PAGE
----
In between your waste pipes and each of your water-using appliances and fixtures stands a drain. Between the drains and the pipes, you’ll find drain traps.

All wastewater moves through these U-shaped traps to get to the sewer system. Traps hold standing water, but they also prevent sewer gas from getting into your home.

Drain systems work by using the force of gravity to ensure wastewater moves downhill through your plumbing pipes. Gravity prevents water and sewage from backing up in sinks and tubs.

Other Essential Plumbing Components

Along with the main system components we’ve just discussed, plumbing systems use a variety of parts, which ensure the system works smoothly.


Plumbing systems use different types of valves, and each one has a unique role. You should stop right now and find your shutoff valves. There’s one that shuts off water to your entire house and one to shut off the water supply for each toilet and sink.

Clean Out Plug

Your drain system has a clean-out plug located either inside or outside your home. Sometimes when you can’t move a stubborn clog, your plumber will need to open the clean-out to get to the clog. All plumbers offer drain and sewer line cleaning services!


Faucets control the water flowing into your sinks, showers, and tubs. Faucet failure can result in a complete halt to the flow of water!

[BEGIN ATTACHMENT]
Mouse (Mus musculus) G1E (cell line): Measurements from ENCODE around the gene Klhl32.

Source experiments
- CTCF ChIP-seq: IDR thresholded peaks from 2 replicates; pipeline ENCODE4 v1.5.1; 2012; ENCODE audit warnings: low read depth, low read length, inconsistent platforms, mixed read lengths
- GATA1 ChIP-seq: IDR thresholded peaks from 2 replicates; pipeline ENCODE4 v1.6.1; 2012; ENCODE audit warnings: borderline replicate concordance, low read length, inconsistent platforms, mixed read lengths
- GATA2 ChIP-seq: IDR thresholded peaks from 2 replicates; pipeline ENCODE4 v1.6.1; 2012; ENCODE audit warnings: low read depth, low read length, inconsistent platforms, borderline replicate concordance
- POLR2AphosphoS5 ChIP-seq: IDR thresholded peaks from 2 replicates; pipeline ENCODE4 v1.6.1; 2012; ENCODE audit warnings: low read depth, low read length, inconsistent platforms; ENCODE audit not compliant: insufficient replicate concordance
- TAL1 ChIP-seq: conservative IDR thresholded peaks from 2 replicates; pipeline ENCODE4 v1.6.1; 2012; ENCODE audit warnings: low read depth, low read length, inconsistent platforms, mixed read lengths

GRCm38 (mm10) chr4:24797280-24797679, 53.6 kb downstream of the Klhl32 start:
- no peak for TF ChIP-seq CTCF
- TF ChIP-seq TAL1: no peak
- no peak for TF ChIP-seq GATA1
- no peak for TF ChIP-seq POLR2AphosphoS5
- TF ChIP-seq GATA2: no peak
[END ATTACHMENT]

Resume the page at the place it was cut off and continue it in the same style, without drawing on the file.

Water Meter

Locating your water meter means looking outside your house. Installing the meter outside gives your meter reader easier access. Some cities are upgrading to meters they can read remotely.

Don’t forget plumbing pipe fittings! Also called pipe connectors, they work to attach pipes. Fittings also divert water and help manage water flow. Fittings come in a range of sizes designed to fit each type of pipe.

How Plumbing Works When There Is a Problem

Most of the time, the plumbing system in your home works smoothly, and you won’t think much about it at all. When the system gets off-kilter, you’ll want to have at least a few DIY skills to help get things moving again.

Most homeowners can use a plunger to deal with clogged sinks and toilets. If you’ve learned a few advanced plumbing skills, you could even fix minor issues with your water heater or your washing machine.

The more complicated issues, like burst pipes and breaks in your sewer line, need the help of a plumbing professional. Even water heater leaks aren’t usually something homeowners should tackle without help.

Plumbers use a variety of specialized tools to move stubborn clogs and repair or replace other plumbing components. Sometimes it’s just best to let the experts in on the problem!

Need Help With Your Home Plumbing System?

We hope reading this post on plumbing basics helps you gain a better understanding of the way the plumbing system in your home works.

Understanding the basics can help you deal with minor and major plumbing emergencies until your plumber can get to your home. It also makes for great conversation—who doesn’t feel impressed by someone who can talk with ease about drain traps, supply lines, and wastewater pipes?

If you need help with your home plumbing system, contact us today. We’ve been on a mission to help our customers keep the water flowing for almost 20 years, and we’re happy to help you too!